So, yes, I am teaching my kids to talk to strangers. But only if they are comfortable doing so. However! I am teaching them to never, ever actually go with a stranger. I do not want to teach them that all strangers are dangerous and I want them to learn how to trust their instincts. For real, folks – Creepy Uncle? Gave us the willies from early on. As children, we knew something was not right. And lucky for me, my mom created an environment in which I felt comfortable telling her when things were not right.

Where the hell am I going with this?? I just finished reading Lenore Skenazy’s Free Range Kids: Giving Our Children the Freedom We Had Without Going Nuts with Worry (Skenazy is the Official World’s Worst Mom who let her 9 year old ride the NYC subway by himself and then began the Free Range Kids blog.)

This book was a breeze to read. It was reassuring, informative and Skenazy has a way with words that hit home. And now? I am cheering my decision for not allowing my children to sit in a Shopping Cart Condom. And I can now eat raw cookie dough and raw snow with an easy heart. Thanks, Lenore! To boot, she has a great sense of humor — like:

The biggest fear on Halloween, of course, is that somehow, your nice, quiet neighbors – the ones you never got to know but somehow managed to live next to in peace and harmony the other 364 days of the year – have been waiting, like kids for Christmas, for this one day to murder local children. Murdering them on another day wouldn’t be satisfying, I guess, which is why they’ve shown such remarkable restraint. But a child homicide on Halloween — it just feels right.

For the record, there is no recorded evidence that a child has ever died via a contaminated Halloween treat. However, I think the most important message of all from the book is this:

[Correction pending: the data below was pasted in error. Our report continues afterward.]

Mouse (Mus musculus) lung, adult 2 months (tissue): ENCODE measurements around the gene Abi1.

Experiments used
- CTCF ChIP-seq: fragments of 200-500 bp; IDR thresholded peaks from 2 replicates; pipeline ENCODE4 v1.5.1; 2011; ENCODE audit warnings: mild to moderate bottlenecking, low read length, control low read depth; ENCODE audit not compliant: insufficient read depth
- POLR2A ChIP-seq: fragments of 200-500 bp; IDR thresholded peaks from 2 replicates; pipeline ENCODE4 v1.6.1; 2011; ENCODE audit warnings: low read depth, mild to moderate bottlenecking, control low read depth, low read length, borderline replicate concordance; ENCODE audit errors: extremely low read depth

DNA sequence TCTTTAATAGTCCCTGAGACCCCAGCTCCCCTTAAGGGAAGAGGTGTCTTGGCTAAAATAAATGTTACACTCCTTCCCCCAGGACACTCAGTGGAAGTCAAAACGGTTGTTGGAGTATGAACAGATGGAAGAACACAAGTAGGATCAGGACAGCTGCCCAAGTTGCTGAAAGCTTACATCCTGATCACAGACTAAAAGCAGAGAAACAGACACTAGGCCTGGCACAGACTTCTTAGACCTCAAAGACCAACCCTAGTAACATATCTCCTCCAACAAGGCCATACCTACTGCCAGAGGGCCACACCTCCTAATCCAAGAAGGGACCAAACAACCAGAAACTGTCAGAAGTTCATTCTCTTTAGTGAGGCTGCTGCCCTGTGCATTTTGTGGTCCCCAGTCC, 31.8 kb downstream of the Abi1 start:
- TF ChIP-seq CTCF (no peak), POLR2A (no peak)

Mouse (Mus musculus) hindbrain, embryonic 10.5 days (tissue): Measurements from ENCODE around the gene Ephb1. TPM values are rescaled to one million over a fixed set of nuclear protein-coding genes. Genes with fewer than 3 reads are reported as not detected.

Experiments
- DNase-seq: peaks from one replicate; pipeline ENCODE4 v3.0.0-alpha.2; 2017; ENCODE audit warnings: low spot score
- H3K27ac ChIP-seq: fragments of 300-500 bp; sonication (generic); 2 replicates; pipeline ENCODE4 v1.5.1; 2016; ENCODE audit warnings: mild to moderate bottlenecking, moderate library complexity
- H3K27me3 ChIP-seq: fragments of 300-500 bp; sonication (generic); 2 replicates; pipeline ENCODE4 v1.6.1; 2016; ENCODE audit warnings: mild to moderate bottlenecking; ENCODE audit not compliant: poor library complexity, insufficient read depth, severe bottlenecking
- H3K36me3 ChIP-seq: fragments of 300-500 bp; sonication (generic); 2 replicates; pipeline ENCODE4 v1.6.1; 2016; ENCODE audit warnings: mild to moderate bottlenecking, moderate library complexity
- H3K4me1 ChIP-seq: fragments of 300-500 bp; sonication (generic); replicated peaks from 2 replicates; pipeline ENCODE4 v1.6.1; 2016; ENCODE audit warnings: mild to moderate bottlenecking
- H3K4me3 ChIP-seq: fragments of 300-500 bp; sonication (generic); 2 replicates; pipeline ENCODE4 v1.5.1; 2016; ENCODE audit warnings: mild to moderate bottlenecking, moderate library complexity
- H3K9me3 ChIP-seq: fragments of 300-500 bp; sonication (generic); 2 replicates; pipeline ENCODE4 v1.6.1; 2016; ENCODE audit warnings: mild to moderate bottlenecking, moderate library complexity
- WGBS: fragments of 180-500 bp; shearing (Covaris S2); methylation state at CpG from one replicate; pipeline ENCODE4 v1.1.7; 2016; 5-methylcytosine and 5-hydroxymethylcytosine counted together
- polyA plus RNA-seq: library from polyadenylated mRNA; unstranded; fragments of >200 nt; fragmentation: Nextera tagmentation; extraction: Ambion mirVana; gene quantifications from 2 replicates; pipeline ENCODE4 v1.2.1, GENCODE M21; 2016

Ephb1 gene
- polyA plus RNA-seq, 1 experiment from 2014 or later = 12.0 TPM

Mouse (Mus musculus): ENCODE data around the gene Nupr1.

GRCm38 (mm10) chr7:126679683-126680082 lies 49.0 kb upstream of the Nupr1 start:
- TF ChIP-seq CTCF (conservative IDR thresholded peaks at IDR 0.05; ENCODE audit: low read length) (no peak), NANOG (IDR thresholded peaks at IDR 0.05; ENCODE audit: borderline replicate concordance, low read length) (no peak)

“Don’t talk to strangers” is one of the most useless pieces of advice ever foisted on us to foist on our children. And I’m not the only one who thinks so. “Our message is exactly the one you’re trying to convey. We have been trying to debunk the myth of stranger danger, ” say Ernie Allen.

What’s stunning about this statement is that Allen is the head of the National Center for Missing and Exploited Children. The organization John Walsh helped found after his son was killed…… The organization that put the missing kids’ pictures on the milk cartons and didn’t tell us that most of them were runaways or abducted by family members……. “Our message to parents is you don’t have to live in fear, you don’t have to feel you have to lock your children in a room,” says Allen. What you have to do, he says, is to talk to them about how to to handle themselves confidently, among people they know and people they don’t.

We all could do with a little bit less Nancy Grace and a little bit more Fancy Nancy, eh? I am weary of being treated like a half-assed, lazy mom who does not care about her children’s safety. How about this: I will not judge you for putting your child on a leash, if you will back off on my decision to let my 3.5 year old run around in a playground that is a mere 40 feet away from me. Deal?

Happy Mother’s Day!

***

That’s it, from Kelli. And a Happy Mother’s Day to us all  (even the dads, grandparents, non-parents and kids!).

53 Responses

  1. I thought the “what if” post would be about a different question: bad things do happen to kids sometimes. What if something happened to my kid that I could have prevented with a little more caution?

    Maybe the book convinces a million parents to let their nine year olds ride subways and so on. Almost all of them report back that nothing happened, it was fine, the kid made it home safe, etc. So from all of those you get positive feedback, good Amazon reviews, etc. But what if you get a letter from one of the statistically unlucky few, whose nine-year old was one of those very unlikely wrong-place-wrong-time cases. What do you say to them?

  2. Man, people say more dumb stuff to me on the playground than anywhere else. (I don’t suppose it’s a coincidence that I spend more time with other parents at the playground than anywhere else.)

  3. I know where you’re coming from bobb, but I also recommend to all my friends coming to visit me do drive instead of walk because it’s much faster and I want to spend as much time wiht them as I can. If, one day, one of those friends is in an accident on their way to my house, I don’t think I’m any more responsible for their death than the situation you outline. And statistically, mine is more likely to happen!

    Bad things happen in the world, and I just have to make my own decisions about what kind of life I want my kids to be able to lead. I choose one of relative freedom and try to arm them as well as I can.